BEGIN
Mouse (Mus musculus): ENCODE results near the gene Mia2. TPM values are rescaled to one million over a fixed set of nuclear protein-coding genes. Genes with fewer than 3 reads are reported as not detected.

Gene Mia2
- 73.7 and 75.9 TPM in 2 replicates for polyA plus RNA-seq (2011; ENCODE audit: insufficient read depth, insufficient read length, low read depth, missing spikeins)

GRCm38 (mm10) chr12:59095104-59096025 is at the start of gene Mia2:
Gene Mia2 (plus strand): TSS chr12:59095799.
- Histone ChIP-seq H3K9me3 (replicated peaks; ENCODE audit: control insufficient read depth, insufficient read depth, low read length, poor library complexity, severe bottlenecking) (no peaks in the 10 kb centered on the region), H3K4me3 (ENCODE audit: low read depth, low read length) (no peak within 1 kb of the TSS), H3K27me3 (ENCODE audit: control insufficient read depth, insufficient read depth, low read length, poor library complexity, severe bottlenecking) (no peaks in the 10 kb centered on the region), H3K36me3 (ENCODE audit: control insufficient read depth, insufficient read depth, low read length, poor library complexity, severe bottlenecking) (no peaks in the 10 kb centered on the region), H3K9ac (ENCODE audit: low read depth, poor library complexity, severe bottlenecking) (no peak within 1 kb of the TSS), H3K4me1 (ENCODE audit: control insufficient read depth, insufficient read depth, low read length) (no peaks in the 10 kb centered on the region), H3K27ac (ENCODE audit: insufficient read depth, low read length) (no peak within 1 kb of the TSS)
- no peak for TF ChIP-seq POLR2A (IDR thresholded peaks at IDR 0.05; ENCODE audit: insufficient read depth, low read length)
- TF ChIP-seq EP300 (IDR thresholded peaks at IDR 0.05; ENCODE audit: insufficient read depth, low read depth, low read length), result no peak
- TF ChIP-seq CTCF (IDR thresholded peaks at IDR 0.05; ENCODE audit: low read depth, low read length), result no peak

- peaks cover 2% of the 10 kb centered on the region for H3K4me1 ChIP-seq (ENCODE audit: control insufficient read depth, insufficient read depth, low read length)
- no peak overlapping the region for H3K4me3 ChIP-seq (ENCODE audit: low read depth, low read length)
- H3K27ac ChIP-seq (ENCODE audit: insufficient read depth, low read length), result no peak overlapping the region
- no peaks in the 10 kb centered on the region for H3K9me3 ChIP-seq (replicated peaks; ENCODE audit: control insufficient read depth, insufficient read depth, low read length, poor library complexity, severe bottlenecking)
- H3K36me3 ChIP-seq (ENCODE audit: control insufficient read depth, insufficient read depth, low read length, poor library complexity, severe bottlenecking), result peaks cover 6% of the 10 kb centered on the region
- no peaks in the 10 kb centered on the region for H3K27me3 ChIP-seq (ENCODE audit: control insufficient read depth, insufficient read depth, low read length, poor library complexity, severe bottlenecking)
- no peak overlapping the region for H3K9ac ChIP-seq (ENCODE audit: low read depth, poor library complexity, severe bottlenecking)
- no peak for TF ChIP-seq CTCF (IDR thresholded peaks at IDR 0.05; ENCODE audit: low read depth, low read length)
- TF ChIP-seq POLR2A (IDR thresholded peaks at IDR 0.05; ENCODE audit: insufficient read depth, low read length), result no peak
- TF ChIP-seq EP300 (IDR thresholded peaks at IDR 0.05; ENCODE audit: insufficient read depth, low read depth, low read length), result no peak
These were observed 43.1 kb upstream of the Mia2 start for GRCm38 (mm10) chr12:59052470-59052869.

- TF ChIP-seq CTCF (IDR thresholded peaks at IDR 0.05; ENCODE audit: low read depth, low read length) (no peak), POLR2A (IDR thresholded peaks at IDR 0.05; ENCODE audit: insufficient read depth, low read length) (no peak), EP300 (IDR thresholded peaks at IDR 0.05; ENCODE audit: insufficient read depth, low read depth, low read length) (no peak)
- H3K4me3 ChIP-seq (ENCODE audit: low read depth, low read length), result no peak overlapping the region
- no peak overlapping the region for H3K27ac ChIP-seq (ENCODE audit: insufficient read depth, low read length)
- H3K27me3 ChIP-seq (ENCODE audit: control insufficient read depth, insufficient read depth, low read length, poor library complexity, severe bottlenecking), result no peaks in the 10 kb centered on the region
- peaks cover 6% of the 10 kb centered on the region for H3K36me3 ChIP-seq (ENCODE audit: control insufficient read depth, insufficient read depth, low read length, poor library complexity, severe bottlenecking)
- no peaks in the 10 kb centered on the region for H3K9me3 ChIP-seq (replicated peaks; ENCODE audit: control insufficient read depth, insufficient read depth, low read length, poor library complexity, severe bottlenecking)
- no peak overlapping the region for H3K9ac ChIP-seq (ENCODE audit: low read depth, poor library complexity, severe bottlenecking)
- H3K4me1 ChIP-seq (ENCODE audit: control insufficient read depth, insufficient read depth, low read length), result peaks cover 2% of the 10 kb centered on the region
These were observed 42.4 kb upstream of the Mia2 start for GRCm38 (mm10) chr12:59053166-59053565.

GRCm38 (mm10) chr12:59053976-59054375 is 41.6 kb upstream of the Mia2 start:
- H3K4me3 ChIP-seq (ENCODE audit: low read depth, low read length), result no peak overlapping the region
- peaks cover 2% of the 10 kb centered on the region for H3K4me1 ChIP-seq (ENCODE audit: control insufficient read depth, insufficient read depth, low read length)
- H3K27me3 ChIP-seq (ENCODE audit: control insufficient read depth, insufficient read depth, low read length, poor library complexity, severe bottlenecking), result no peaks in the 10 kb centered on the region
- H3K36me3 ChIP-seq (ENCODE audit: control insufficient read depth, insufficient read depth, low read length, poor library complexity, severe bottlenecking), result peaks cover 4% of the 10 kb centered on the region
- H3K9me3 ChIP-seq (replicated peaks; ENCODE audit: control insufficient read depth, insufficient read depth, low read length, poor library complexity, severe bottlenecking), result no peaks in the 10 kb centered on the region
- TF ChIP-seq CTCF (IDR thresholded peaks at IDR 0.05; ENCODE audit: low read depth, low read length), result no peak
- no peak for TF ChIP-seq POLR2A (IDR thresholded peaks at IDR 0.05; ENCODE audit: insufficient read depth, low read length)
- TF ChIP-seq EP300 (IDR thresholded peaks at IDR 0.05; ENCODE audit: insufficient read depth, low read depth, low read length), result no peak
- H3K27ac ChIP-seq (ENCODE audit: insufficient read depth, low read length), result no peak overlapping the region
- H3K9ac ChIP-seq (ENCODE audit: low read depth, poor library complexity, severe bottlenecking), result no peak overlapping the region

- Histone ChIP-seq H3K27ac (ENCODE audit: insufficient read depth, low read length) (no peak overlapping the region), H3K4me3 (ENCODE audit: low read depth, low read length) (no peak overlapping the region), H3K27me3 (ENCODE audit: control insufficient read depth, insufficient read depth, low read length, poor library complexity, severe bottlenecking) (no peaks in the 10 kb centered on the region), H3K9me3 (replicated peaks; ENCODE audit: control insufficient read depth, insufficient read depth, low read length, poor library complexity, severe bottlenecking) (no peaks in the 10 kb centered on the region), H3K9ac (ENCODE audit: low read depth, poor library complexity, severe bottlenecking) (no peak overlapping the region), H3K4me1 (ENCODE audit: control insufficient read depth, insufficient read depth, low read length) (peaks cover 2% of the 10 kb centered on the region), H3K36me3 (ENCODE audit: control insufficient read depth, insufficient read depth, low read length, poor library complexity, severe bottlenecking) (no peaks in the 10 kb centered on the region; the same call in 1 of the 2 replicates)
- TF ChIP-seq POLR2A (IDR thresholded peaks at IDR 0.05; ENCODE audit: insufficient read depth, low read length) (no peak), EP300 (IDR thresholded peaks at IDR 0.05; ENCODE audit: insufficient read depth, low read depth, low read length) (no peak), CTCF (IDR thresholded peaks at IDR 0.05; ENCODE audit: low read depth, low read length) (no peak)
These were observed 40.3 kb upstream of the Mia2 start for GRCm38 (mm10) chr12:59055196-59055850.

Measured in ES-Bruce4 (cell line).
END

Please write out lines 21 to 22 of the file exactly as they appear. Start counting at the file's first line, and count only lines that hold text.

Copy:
- TF ChIP-seq CTCF (IDR thresholded peaks at IDR 0.05; ENCODE audit: low read depth, low read length) (no peak), POLR2A (IDR thresholded peaks at IDR 0.05; ENCODE audit: insufficient read depth, low read length) (no peak), EP300 (IDR thresholded peaks at IDR 0.05; ENCODE audit: insufficient read depth, low read depth, low read length) (no peak)
- H3K4me3 ChIP-seq (ENCODE audit: low read depth, low read length), result no peak overlapping the region